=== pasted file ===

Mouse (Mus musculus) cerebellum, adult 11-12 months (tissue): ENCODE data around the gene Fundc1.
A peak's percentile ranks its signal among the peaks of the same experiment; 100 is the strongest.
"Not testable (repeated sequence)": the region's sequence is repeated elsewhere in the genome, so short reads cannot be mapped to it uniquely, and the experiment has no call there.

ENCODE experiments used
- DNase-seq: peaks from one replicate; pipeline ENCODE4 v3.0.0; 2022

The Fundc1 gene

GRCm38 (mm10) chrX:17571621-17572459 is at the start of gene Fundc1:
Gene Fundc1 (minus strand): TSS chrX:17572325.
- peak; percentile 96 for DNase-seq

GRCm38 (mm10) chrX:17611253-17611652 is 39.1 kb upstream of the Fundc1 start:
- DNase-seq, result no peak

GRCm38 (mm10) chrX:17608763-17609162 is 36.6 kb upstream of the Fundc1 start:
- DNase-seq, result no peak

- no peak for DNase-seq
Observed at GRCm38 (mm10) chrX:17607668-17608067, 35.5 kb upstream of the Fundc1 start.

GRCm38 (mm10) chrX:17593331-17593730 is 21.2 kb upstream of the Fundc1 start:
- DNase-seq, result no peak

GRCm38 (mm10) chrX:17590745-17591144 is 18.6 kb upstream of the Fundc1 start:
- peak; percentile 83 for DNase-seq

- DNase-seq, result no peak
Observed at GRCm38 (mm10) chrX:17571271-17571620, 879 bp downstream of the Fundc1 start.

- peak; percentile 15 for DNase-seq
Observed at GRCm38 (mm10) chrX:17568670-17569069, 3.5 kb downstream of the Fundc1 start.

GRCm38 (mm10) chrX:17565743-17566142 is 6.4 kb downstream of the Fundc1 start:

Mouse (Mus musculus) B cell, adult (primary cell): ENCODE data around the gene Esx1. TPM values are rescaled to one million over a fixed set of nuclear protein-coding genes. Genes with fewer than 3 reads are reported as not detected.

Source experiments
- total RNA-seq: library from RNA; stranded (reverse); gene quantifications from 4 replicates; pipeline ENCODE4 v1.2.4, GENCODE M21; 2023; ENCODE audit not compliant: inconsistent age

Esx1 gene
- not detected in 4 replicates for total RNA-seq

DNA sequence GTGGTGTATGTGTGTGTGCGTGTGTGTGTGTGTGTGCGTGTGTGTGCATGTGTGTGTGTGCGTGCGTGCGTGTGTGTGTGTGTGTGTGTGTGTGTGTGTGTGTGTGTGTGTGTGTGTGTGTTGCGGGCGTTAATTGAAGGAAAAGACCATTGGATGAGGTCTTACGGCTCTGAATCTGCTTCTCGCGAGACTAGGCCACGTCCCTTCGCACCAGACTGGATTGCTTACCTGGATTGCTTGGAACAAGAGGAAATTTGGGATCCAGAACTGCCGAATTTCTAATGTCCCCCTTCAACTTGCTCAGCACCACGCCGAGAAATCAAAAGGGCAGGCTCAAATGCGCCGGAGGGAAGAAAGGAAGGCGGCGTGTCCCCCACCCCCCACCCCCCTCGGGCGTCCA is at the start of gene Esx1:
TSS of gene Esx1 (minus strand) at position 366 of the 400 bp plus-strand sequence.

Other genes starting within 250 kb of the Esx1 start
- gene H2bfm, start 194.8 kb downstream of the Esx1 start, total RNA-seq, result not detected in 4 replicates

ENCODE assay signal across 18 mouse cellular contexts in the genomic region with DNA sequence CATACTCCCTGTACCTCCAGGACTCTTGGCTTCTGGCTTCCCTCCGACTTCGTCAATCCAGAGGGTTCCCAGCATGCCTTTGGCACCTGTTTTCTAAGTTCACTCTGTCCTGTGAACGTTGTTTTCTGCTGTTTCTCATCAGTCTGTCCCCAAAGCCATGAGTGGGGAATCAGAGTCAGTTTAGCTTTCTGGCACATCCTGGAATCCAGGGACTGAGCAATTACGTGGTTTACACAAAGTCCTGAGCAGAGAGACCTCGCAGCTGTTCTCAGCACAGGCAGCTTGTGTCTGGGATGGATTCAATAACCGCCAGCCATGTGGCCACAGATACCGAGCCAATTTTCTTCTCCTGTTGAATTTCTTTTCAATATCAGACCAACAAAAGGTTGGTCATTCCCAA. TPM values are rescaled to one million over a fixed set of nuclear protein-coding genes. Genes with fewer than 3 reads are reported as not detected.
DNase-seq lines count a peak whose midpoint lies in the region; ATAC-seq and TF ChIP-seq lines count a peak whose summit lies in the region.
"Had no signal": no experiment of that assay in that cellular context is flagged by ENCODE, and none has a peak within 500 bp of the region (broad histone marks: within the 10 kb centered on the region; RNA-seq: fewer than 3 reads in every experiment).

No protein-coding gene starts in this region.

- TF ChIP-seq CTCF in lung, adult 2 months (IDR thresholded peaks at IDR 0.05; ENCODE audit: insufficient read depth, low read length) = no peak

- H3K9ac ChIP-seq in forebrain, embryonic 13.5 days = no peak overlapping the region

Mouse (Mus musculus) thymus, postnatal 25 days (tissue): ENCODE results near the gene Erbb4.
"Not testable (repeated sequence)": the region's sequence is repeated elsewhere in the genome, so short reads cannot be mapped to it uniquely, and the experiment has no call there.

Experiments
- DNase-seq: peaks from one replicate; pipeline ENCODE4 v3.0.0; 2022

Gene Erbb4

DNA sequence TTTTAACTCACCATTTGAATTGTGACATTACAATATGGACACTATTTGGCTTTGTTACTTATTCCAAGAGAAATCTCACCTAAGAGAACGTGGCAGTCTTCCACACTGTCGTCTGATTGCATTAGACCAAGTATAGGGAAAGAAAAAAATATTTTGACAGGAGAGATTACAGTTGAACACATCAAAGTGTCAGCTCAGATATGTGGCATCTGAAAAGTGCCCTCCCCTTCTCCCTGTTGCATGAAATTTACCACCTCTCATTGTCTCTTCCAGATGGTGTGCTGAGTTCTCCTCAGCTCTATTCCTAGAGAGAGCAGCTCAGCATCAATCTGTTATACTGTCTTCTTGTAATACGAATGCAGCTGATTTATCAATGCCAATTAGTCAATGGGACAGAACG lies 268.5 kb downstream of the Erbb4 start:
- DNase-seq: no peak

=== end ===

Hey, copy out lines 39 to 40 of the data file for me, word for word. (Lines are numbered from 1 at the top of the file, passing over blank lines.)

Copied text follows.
- H3K9ac ChIP-seq in forebrain, embryonic 13.5 days = no peak overlapping the region

Mouse (Mus musculus) thymus, postnatal 25 days (tissue): ENCODE results near the gene Erbb4.